Sondheim’s legacy can be seen in his consistent presence on stage and on screen. Sondheim’s “Company” gained popularity after a revival on the London stage, where the main character was played by a woman instead of a man. This revival moved to Broadway where it won the 2022’s Tony Award for Best Revival of a Musical. “Sweeney Todd” and “Merrily We Roll Along” are opening on Broadway in the 2023 Broadway season, and an “Into the Woods” revival is currently in progress.

On screen, there have been many adaptations of his works, including two versions of “West Side Story” and feature-film adaptations of “Into the Woods” and “Sweeney Todd.” An adaptation of “Merrily We Roll Along” is currently in development, but won’t hit the silver screen for a while. The “Merrily We Roll Along” film is directed by Richard Linklater and production plans to spend 20 years shooting the film to reflect the time span of the musical.

If film adaptations aren’t your speed, I recommend listening to cast recordings of the shows he has produced. If you’d like to learn more about his life, a notable documentary “Original Cast Album: Company” shows Sondheim’s work as a composer by documenting the production and cast recording of a Broadway show.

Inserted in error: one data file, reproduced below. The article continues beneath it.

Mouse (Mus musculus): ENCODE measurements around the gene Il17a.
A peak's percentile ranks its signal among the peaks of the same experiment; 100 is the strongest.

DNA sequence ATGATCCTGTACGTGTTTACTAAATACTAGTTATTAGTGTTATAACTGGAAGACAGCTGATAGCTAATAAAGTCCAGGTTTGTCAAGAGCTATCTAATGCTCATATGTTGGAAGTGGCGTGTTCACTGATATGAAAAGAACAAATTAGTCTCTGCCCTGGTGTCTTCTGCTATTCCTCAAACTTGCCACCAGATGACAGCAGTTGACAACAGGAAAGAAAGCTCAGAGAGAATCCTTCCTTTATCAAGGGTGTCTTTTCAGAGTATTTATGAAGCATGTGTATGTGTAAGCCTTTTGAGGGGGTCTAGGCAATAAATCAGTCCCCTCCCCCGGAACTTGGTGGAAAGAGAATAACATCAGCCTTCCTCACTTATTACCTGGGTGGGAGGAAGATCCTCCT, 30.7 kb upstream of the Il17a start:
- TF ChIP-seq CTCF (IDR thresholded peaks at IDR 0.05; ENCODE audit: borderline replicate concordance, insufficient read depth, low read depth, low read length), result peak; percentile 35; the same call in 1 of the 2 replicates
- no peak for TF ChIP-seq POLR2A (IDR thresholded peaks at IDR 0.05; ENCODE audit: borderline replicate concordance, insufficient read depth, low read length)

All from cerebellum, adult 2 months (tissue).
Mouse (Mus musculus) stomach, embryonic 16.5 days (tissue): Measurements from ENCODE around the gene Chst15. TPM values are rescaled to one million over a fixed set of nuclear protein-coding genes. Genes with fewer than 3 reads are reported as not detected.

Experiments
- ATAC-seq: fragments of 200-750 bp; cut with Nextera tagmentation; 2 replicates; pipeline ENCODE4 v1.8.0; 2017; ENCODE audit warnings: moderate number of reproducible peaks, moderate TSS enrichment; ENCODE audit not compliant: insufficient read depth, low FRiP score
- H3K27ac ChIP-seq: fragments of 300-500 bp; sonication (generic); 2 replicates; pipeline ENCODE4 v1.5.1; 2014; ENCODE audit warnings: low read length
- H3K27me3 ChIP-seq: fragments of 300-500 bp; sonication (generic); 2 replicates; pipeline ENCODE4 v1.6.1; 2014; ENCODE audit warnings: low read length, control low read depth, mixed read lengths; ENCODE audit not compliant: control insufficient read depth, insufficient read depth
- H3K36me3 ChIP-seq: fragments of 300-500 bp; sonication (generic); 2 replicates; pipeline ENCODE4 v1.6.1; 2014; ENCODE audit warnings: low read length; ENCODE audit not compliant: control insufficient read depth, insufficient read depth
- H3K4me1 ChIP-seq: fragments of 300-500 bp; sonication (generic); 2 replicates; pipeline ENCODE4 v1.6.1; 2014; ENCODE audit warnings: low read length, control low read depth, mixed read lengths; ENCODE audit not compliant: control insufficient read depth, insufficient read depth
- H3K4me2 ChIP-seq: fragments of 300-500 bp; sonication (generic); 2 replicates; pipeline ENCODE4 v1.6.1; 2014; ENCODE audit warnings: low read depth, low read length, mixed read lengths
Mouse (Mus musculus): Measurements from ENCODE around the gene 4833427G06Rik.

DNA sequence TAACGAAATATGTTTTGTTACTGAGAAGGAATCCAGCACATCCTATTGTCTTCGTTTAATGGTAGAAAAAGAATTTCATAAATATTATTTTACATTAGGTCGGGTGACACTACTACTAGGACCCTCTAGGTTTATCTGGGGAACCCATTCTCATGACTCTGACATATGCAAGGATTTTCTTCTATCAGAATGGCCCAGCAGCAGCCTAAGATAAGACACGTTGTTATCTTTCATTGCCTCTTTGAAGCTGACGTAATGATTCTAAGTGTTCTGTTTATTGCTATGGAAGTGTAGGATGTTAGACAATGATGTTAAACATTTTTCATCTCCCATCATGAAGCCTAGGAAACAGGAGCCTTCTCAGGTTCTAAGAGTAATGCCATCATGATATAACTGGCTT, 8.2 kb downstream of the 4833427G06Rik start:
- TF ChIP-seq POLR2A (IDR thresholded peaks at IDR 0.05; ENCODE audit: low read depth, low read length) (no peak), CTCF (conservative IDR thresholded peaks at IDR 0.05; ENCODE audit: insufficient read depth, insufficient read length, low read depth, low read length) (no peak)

Contact Andy Ottone at aottone@nd.edu.

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FTT’s “Pippin” does remarkably well

“Pippin” revolutionized Broadway at the time of its debut in 1972. With a daring structure and an innovation of metalanguage, the musical won five Tony Awards for telling the tale of Prince Pippin, the heir to the throne of King Charlemagne, which follows a troubled existential journey in search of the meaning of life. Told by a theatrical troupe, the saga is led by a Leading Player and the music of Stephen Schwartz, author of “Godspell” (1971), “Wicked” (2003) and winner of Oscar, Grammy and Golden Globe awards. 

A narrative ensemble invites the audience to immerse themselves in the magic of theater and accompany the vicissitudes of Pippin’s turbulent life. In a journey of self discovery, he faces battles, experiences power, simplicity and love.

It is a musical with a lot more substance and layers than one might originally assume. “Pippin” is a cynical comedy that features an absolutely modern protagonist, full of doubts and questions and with an existential void that can never be fulfilled. So much so, it has been dubbed the “Hamlet” of musicals. He rejects old cliches and breaks with some traditions of the genre. As if that were not enough, it takes up the idea of ​​the “theater of life within the theater of stage” and invites a theatrical group and the figure of the Leading Player to tell the story.